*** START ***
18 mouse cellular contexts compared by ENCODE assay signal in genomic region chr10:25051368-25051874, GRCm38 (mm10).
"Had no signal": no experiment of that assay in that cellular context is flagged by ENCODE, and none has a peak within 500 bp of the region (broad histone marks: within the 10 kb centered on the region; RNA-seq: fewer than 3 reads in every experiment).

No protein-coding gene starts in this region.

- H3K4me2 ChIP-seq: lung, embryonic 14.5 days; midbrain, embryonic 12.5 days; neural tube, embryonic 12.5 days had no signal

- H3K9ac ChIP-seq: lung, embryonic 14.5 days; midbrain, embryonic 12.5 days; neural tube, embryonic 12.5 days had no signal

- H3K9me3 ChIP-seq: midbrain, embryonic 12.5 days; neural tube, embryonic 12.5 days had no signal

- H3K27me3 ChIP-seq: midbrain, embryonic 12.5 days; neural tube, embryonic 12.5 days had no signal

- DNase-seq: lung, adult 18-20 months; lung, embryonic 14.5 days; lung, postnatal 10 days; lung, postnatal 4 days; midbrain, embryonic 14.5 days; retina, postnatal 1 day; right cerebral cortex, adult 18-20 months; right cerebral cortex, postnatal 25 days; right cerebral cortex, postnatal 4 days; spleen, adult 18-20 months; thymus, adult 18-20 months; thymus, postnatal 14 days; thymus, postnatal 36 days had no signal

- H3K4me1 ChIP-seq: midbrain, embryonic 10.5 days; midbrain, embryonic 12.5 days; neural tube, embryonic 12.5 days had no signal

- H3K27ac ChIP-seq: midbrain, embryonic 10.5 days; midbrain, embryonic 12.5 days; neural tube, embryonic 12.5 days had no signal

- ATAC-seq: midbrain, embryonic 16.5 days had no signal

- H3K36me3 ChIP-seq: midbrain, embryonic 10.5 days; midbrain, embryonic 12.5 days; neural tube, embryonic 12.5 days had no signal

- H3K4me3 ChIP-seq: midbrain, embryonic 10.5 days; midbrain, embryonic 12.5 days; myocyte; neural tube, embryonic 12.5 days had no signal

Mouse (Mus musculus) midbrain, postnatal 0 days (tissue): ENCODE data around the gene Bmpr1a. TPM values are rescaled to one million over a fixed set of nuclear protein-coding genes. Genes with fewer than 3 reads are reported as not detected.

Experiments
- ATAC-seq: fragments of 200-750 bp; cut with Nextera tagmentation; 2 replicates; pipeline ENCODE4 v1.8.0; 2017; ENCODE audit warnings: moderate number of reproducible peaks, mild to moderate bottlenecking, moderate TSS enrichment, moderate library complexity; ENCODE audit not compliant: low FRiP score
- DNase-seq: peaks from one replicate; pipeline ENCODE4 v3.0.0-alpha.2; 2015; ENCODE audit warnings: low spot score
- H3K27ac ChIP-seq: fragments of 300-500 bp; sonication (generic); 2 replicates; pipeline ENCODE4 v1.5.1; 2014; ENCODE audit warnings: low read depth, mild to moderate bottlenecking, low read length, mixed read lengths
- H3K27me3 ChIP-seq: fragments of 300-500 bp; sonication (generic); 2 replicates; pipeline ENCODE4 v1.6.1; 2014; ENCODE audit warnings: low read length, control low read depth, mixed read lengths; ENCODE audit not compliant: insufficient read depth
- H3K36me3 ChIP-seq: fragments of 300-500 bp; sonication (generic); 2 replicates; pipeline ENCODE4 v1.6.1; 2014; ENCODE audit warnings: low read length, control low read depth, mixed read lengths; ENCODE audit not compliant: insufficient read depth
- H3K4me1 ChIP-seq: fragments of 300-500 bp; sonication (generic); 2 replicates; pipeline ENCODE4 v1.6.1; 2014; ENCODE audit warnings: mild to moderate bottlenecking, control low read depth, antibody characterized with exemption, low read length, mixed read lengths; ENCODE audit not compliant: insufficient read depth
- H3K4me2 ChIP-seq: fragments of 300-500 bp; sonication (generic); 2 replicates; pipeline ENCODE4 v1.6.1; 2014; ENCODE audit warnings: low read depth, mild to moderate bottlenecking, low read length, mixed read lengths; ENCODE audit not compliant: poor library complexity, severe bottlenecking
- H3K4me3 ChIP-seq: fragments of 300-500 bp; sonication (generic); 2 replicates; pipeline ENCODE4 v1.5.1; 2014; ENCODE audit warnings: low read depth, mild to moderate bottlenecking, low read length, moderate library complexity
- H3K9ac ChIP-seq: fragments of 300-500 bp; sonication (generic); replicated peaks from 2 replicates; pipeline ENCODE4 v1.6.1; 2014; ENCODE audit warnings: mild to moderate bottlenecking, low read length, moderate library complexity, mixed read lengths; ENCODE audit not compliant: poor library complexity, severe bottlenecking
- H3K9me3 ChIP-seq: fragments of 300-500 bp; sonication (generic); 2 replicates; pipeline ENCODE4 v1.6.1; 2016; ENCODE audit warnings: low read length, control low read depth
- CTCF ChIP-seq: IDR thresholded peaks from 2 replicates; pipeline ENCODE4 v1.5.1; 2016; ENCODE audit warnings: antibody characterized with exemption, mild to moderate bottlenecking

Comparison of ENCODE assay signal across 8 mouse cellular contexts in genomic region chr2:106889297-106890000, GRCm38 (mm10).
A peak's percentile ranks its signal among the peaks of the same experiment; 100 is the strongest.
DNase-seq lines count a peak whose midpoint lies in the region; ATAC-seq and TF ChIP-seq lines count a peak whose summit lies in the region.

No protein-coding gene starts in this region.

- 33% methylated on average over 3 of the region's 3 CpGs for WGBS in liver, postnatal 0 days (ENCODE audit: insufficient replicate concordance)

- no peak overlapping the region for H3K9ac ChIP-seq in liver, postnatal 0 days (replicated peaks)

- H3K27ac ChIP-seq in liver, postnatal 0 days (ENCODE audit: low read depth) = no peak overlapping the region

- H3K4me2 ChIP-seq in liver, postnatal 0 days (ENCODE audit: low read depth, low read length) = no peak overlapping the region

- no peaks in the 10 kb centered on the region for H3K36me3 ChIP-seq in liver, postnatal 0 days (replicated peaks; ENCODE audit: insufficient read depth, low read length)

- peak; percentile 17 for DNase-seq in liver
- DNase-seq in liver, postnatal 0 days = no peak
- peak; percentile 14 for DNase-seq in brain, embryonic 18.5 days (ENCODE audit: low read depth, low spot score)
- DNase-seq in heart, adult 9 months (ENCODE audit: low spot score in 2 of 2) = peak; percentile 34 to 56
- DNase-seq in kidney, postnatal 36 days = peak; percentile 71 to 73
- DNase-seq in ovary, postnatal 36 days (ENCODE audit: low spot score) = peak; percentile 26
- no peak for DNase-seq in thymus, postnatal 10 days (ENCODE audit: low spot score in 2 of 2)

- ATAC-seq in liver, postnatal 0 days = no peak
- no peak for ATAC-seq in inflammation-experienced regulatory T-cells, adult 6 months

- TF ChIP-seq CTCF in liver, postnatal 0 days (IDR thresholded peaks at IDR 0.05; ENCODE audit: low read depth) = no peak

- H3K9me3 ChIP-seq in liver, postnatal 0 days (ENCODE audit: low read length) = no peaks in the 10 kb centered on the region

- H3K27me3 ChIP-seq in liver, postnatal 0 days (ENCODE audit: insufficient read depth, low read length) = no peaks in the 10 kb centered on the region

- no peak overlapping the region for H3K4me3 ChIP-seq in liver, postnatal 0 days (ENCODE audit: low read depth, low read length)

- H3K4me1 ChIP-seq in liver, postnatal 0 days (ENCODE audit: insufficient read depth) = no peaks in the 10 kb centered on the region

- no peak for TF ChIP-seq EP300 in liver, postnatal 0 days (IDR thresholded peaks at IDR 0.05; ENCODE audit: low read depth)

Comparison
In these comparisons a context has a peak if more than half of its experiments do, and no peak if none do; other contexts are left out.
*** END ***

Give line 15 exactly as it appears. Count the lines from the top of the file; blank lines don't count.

Experiments